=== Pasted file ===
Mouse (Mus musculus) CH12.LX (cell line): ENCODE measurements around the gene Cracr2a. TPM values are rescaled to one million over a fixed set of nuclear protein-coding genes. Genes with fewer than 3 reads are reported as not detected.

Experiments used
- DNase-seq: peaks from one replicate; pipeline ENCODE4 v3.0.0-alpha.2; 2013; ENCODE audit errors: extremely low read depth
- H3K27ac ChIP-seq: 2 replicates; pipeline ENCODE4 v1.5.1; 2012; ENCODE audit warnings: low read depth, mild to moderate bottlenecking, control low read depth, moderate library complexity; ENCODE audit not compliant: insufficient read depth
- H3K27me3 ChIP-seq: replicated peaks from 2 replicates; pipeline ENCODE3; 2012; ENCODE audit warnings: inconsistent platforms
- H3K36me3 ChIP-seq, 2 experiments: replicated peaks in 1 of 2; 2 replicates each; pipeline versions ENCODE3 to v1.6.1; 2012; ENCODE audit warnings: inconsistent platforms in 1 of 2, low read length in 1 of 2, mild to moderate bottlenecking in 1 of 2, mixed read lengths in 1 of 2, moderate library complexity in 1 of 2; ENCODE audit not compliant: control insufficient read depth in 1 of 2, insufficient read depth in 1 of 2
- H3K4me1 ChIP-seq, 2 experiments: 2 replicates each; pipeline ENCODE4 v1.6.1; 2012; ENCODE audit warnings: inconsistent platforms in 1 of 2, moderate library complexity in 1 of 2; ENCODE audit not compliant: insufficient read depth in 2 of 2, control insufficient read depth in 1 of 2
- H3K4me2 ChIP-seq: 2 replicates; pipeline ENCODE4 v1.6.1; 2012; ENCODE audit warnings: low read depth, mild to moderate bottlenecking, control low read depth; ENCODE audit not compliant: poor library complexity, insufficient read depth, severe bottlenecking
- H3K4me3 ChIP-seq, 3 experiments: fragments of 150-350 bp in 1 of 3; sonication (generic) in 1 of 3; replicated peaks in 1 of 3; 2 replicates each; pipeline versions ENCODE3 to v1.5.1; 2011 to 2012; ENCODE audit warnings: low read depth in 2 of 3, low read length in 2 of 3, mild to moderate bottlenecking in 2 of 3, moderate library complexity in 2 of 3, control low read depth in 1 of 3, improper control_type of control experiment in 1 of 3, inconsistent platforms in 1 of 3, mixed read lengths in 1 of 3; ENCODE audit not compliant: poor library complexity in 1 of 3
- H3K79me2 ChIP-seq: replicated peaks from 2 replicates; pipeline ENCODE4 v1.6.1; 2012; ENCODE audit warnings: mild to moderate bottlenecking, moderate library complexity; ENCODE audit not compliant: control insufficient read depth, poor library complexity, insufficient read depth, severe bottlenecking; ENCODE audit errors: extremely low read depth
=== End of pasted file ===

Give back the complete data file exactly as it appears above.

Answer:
Mouse (Mus musculus) CH12.LX (cell line): ENCODE measurements around the gene Cracr2a. TPM values are rescaled to one million over a fixed set of nuclear protein-coding genes. Genes with fewer than 3 reads are reported as not detected.

Experiments used
- DNase-seq: peaks from one replicate; pipeline ENCODE4 v3.0.0-alpha.2; 2013; ENCODE audit errors: extremely low read depth
- H3K27ac ChIP-seq: 2 replicates; pipeline ENCODE4 v1.5.1; 2012; ENCODE audit warnings: low read depth, mild to moderate bottlenecking, control low read depth, moderate library complexity; ENCODE audit not compliant: insufficient read depth
- H3K27me3 ChIP-seq: replicated peaks from 2 replicates; pipeline ENCODE3; 2012; ENCODE audit warnings: inconsistent platforms
- H3K36me3 ChIP-seq, 2 experiments: replicated peaks in 1 of 2; 2 replicates each; pipeline versions ENCODE3 to v1.6.1; 2012; ENCODE audit warnings: inconsistent platforms in 1 of 2, low read length in 1 of 2, mild to moderate bottlenecking in 1 of 2, mixed read lengths in 1 of 2, moderate library complexity in 1 of 2; ENCODE audit not compliant: control insufficient read depth in 1 of 2, insufficient read depth in 1 of 2
- H3K4me1 ChIP-seq, 2 experiments: 2 replicates each; pipeline ENCODE4 v1.6.1; 2012; ENCODE audit warnings: inconsistent platforms in 1 of 2, moderate library complexity in 1 of 2; ENCODE audit not compliant: insufficient read depth in 2 of 2, control insufficient read depth in 1 of 2
- H3K4me2 ChIP-seq: 2 replicates; pipeline ENCODE4 v1.6.1; 2012; ENCODE audit warnings: low read depth, mild to moderate bottlenecking, control low read depth; ENCODE audit not compliant: poor library complexity, insufficient read depth, severe bottlenecking
- H3K4me3 ChIP-seq, 3 experiments: fragments of 150-350 bp in 1 of 3; sonication (generic) in 1 of 3; replicated peaks in 1 of 3; 2 replicates each; pipeline versions ENCODE3 to v1.5.1; 2011 to 2012; ENCODE audit warnings: low read depth in 2 of 3, low read length in 2 of 3, mild to moderate bottlenecking in 2 of 3, moderate library complexity in 2 of 3, control low read depth in 1 of 3, improper control_type of control experiment in 1 of 3, inconsistent platforms in 1 of 3, mixed read lengths in 1 of 3; ENCODE audit not compliant: poor library complexity in 1 of 3
- H3K79me2 ChIP-seq: replicated peaks from 2 replicates; pipeline ENCODE4 v1.6.1; 2012; ENCODE audit warnings: mild to moderate bottlenecking, moderate library complexity; ENCODE audit not compliant: control insufficient read depth, poor library complexity, insufficient read depth, severe bottlenecking; ENCODE audit errors: extremely low read depth